The High Court of Justice on Tuesday ordered the sides involved in the crisis at Hadassah Hospital’s children’s cancer ward to enter mediation in order to resolve the dispute, despite the opposition of parents of the unit’s patients.

In an emotion-filled day at the court, the judges suggested that mediation to resolve the ongoing dispute at the Jerusalem hospital be led by former supreme court justice Elyakim Rubinstein.

Although the hospital’s management agreed, parents of the sick children rejected the offer, leading the judges to order the sides to begin the mediation process on Wednesday. Former doctors at the hemato-oncology division, who would also be party to the mediation, had not yet responded to the judge’s offer.

Parents called Hadassah head Zeev Rotstein “evil” as he left the courtroom after the hearing and also accosted the director general of the Health Ministry.

“You don’t manage Rotstein; Rotstein manages you. You lied to us,” the parents yelled at Moshe Bar Siman Tov, according to the Haaretz daily.

Prof. Zeev Rotstein, CEO of Hadassah Hospital, speaks during a press conference to introduce the new medical team at the hospital's hemato-oncology department, June 13, 2017. (Hadas Parush/Flash90)

Prof. Zeev Rotstein, CEO of Hadassah Hospital, speaks during a press conference to introduce the new medical team at the hospital’s hemato-oncology department, June 13, 2017. (Hadas Parush/Flash90)

The crisis was set off by a management plan that emerged last fall to take a child bone marrow transplant expert, Dr. Paulina Stefansky, from the unit without consulting Prof. Michael Weintraub — who previously headed the unit before resigning in March — and to put her in charge of an adult transplant unit in another building.

The idea was to use available beds in the adult unit to treat non-Israeli child “medical tourists” from the Palestinian territories and the former Soviet Union — who would pay high fees for transplants that would help replenish Hadassah’s depleted coffers — and have the already overstretched team from the children’s unit care for them, along with their Israeli patients in the children’s department.

Tuesday’s hearing came after the parents of the sick children petitioned the High Court of Justice, demanding it approve the opening of a new department in the capital’s Shaare Zedek Medical Center, fire Rotstein and order legal proceedings against him and Health Minister Yaakov Litzman.

The state has voiced its opposition to the petition, saying that it would not channel public funds into opening another cancer department in Jerusalem when the infrastructure already exists at Hadassah. The state further said that the solution was to immediately hold negotiations between the two sides, during which the doctors who resigned would resume work at Hadassah.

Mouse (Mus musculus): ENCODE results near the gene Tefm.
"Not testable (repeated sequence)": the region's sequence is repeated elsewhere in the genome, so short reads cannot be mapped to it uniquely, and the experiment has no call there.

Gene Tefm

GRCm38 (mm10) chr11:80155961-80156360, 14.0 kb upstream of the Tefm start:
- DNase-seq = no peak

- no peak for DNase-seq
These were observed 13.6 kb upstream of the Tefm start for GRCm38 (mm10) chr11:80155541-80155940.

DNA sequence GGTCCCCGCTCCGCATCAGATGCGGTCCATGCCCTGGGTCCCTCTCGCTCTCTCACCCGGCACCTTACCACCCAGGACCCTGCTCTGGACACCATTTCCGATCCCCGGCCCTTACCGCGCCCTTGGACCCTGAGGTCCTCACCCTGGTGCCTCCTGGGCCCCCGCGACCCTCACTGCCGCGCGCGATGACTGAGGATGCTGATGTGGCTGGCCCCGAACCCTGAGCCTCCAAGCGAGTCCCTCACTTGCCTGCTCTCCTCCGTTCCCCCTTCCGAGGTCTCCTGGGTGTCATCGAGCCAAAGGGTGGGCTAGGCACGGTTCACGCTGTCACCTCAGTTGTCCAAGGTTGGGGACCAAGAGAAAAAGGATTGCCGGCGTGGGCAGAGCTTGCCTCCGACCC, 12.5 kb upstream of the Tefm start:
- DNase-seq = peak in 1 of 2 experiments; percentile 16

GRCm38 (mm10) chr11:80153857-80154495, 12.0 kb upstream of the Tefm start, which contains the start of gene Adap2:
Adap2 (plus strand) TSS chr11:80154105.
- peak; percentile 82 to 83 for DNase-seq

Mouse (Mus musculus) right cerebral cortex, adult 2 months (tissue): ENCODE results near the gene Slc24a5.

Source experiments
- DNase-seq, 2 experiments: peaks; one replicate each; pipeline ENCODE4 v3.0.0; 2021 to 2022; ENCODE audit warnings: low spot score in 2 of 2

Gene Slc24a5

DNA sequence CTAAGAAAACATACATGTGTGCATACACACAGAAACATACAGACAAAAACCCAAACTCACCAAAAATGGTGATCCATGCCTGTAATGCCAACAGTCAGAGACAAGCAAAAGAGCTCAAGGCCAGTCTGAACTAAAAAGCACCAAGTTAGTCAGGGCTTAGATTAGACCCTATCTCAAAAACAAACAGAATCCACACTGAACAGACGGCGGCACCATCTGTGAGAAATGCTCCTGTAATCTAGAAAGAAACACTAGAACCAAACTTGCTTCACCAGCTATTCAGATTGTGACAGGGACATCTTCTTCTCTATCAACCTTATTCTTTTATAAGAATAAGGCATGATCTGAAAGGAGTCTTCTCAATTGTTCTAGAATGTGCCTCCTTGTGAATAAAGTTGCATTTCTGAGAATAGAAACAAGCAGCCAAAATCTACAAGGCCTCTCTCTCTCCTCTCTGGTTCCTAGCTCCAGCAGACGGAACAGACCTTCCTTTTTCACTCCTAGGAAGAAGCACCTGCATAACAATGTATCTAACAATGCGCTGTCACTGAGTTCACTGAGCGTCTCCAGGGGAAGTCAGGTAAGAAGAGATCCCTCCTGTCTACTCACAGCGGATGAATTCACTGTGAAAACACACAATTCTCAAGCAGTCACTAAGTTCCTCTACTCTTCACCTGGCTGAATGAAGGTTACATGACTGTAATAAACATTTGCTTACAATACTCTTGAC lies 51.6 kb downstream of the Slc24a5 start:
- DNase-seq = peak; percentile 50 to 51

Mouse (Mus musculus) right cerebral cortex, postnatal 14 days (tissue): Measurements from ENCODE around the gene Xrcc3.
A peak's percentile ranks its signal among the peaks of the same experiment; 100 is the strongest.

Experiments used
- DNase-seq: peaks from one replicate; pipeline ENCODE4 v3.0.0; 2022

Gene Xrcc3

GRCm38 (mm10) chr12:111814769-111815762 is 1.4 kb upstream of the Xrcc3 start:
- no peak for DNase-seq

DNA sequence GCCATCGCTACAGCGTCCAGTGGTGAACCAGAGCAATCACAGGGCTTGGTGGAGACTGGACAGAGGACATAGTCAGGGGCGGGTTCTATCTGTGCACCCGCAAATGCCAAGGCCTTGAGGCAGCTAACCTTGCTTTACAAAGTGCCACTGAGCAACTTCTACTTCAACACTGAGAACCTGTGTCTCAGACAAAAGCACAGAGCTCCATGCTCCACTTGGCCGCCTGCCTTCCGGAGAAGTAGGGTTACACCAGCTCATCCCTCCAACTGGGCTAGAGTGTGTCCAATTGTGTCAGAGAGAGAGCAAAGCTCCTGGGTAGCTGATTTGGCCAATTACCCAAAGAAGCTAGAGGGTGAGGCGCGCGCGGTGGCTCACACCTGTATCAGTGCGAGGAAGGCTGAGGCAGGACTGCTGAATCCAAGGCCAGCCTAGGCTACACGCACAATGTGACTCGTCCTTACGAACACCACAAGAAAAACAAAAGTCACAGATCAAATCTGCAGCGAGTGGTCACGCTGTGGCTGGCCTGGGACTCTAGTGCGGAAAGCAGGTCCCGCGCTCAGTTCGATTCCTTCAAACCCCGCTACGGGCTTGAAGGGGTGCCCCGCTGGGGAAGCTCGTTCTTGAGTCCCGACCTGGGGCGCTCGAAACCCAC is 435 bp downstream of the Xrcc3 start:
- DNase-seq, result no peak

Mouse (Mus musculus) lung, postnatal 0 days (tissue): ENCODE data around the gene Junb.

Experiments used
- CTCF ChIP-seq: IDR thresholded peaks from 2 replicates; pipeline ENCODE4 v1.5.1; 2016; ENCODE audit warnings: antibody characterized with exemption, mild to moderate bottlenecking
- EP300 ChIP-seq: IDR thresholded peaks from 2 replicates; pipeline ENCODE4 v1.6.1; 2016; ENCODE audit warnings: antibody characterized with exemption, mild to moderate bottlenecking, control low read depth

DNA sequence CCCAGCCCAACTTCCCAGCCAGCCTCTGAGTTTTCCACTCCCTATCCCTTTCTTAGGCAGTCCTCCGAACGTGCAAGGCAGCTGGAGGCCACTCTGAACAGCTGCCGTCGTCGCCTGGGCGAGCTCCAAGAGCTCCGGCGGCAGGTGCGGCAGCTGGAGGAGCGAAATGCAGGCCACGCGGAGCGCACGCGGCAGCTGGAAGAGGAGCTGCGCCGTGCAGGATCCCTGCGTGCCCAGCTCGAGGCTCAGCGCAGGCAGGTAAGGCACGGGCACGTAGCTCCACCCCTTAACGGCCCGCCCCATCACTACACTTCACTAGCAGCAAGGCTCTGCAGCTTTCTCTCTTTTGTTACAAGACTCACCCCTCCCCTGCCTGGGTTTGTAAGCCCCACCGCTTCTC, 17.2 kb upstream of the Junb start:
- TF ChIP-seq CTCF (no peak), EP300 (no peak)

Prof. Michael Weintraub, former head of Hadassah Hospital's pediatric hemato-oncology department, speaks with a young patient at the protest tent in Sacher Park, Jerusalem, June 4, 2017. (Yonatan Sindel/Flash90)

Prof. Michael Weintraub, former head of Hadassah Hospital’s pediatric hemato-oncology department, speaks with a young patient at the protest tent in Sacher Park, Jerusalem, June 4, 2017. (Yonatan Sindel/Flash90)

Before the doctors’ resignation, the children’s department had six doctors and three interns caring for 160 new child cancer cases a year – the same size team that was caring for 120 children four years ago. The figures, according to a Channel 10 investigation, compared with 13 doctors and four trainees for 170 new cases annually in the child cancer department at Sheba Hospital, outside Tel Aviv, and 15 doctors and 5 interns for 160 new cases a year at the Schneider Children’s Hospital in Petah Tikva.

Most of the children who were being treated at the unit before the crisis erupted have moved to other hospitals in other cities at the recommendation of the doctors who resigned.

To raise awareness for their protest, parents of the sick children, most of whom have supported the doctors from the outset, set up a protest tent in a Jerusalem park several weeks ago, complete with beds for their sick children. Some parents also launched a hunger strike on Sunday.

Sue Surkes contributed to this report.